3.3.1 Definition

Sustainability provides a framework under which communities can use resources efficiently, create efficient infrastructures, protect and enhance quality of life, and create new businesses to strengthen their economies. It can help us create healthy communities that can sustain our generation.  Sustainability is not a new concept. In fact, it is the latest expression of a long-standing ethic involving people’s relationships with the environment and the current generation’s responsibilities to future generations. For a community to be truly sustainable, it must adopt a threesome approach that considers economic, environmental and cultural resources. Communities must consider these needs in the short term as well as the long term. To find out what sustainability exactly mean, it is important to have a look at several definitions of sustainability as are listed below:

  • “Sustainable development meets the needs of the present without compromising the ability of future generations to meet their own needs.” (United Nations World Commission on Environment and Development).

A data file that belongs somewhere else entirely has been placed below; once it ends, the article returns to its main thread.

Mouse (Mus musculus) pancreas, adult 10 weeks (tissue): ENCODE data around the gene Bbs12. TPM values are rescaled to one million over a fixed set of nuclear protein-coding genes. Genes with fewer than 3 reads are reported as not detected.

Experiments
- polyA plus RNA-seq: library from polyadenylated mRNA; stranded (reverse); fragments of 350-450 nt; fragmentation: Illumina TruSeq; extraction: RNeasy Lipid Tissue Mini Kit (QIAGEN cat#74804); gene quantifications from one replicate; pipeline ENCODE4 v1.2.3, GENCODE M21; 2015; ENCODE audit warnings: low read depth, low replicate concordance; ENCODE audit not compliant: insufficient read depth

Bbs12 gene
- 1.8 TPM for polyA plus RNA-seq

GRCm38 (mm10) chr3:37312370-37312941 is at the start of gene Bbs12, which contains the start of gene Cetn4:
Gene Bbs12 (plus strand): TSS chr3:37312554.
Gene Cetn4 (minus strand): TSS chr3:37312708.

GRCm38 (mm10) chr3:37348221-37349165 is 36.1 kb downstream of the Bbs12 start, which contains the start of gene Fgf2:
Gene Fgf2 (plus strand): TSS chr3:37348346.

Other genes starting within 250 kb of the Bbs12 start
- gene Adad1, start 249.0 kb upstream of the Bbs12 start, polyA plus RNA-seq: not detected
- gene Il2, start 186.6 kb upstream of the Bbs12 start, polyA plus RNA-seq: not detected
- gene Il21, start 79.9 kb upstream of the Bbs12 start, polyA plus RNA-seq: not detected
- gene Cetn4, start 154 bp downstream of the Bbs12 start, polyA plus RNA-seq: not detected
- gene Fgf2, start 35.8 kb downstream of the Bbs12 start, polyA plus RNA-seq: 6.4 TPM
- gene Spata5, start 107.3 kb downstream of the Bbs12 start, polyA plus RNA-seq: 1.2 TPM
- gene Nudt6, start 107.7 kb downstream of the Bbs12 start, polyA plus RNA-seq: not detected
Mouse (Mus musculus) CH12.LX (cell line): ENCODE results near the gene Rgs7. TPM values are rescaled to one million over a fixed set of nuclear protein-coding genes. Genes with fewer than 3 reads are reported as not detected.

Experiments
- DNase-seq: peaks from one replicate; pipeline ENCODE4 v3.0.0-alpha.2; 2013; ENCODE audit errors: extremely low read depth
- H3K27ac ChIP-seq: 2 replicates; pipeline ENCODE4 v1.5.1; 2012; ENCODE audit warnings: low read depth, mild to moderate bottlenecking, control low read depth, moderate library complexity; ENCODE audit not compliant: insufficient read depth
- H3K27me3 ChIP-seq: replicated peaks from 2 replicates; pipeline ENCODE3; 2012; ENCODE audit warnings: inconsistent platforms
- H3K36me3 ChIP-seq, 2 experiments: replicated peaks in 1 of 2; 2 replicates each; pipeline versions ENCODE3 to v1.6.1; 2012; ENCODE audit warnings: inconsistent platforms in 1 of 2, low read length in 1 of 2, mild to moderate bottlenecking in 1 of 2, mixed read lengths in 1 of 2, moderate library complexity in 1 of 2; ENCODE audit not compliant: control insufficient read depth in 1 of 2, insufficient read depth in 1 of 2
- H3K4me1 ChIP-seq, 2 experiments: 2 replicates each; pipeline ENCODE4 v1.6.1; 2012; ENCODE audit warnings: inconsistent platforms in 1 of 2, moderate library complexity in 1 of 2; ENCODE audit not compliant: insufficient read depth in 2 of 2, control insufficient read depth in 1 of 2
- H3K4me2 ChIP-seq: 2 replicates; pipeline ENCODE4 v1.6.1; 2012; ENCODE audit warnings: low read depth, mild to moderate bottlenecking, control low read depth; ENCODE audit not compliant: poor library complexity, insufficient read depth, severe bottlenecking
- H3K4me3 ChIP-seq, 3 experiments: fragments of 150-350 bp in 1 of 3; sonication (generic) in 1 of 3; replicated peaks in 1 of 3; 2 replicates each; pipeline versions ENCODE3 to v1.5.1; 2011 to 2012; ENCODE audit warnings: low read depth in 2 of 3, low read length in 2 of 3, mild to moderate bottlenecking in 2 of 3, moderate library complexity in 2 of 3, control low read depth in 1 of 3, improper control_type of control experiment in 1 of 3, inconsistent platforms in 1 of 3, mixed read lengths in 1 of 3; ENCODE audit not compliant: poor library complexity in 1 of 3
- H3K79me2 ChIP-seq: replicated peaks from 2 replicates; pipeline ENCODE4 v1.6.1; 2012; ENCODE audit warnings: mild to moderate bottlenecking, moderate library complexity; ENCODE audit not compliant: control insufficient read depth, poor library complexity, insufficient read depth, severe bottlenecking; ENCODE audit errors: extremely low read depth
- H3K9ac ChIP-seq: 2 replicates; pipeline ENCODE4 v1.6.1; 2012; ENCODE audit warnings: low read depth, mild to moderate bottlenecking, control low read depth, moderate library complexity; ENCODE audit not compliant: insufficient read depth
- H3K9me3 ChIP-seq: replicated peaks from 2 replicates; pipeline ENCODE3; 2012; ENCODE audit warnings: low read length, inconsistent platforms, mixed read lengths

• “The earth belongs to each generation during its course, fully and in its own right, no generation can contract debts greater than may be paid during the course of its own existence.” (Thomas Jefferson, September 6, 1789).
  • “Sustainability refers to the ability of a society, ecosystem, or any such ongoing system to continue functioning into the indefinite future without being forced into decline through exhaustion of key resources.” (Gilman, R., President of Context Institute).
  • “Sustainable development focuses on improving the quality of life for all of the Earth’s citizens without increasing the use of natural resources, beyond the capacity of the environment to supply them indefinitely” (Langston, G. A. and Ding, G. K. 2001)
  • “Sustainability is the emerging doctrine that economic growth and development must take place, and be maintained over time, within the limits set by ecology in the broadest sense – by the interrelations of human beings and their works, the biosphere and the physical and chemical laws that govern it. It follows that environmental protection and economic development are complementary rather than antagonistic processes.” (Ruckelshaus, W. D. “Toward a Sustainable World,” Scientific American, September 1989).